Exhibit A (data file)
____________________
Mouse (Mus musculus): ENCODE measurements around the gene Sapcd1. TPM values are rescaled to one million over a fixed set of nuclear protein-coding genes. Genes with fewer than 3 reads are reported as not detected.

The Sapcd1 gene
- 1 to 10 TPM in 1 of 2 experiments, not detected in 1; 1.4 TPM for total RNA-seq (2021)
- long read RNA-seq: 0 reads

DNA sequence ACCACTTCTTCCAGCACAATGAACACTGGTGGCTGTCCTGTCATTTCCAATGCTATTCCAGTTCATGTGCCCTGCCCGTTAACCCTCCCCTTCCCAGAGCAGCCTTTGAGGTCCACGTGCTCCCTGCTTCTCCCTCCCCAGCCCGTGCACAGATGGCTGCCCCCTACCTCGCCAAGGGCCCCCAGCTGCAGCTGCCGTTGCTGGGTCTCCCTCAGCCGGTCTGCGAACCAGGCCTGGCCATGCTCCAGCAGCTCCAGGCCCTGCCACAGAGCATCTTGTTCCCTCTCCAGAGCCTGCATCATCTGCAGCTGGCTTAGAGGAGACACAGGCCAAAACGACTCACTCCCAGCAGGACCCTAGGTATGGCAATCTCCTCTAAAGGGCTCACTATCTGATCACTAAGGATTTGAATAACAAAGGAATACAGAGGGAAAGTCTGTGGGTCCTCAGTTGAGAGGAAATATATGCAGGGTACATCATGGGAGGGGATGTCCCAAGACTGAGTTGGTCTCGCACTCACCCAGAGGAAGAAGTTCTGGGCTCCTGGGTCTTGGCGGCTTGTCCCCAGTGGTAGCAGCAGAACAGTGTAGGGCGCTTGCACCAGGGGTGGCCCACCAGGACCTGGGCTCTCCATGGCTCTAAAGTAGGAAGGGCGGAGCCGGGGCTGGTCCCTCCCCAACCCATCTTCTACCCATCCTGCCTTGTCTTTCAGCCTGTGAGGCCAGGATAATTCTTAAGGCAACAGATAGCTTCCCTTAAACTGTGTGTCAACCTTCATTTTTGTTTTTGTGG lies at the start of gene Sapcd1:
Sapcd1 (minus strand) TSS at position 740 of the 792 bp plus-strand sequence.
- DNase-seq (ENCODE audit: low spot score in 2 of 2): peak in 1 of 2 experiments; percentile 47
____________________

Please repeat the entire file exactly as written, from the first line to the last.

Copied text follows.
Mouse (Mus musculus): ENCODE measurements around the gene Sapcd1. TPM values are rescaled to one million over a fixed set of nuclear protein-coding genes. Genes with fewer than 3 reads are reported as not detected.

The Sapcd1 gene
- 1 to 10 TPM in 1 of 2 experiments, not detected in 1; 1.4 TPM for total RNA-seq (2021)
- long read RNA-seq: 0 reads

DNA sequence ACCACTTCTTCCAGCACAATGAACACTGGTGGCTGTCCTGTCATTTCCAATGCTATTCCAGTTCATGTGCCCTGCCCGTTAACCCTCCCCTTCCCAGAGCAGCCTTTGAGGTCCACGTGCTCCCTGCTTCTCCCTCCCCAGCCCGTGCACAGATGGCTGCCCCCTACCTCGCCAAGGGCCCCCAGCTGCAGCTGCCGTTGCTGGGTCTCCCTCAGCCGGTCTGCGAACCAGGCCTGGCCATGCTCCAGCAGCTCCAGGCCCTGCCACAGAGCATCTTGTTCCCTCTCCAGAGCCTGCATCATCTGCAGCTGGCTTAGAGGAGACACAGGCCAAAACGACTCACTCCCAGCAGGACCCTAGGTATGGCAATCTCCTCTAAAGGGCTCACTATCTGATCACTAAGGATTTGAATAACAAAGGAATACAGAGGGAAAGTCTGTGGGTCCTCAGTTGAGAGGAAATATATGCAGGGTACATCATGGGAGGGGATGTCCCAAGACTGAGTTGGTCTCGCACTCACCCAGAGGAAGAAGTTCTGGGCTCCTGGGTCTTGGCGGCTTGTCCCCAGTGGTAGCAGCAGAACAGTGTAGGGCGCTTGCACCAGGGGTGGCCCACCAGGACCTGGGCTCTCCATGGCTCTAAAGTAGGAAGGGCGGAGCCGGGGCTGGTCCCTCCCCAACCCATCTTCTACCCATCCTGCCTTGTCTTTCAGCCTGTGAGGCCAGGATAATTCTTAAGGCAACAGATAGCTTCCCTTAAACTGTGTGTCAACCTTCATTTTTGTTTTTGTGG lies at the start of gene Sapcd1:
Sapcd1 (minus strand) TSS at position 740 of the 792 bp plus-strand sequence.
- DNase-seq (ENCODE audit: low spot score in 2 of 2): peak in 1 of 2 experiments; percentile 47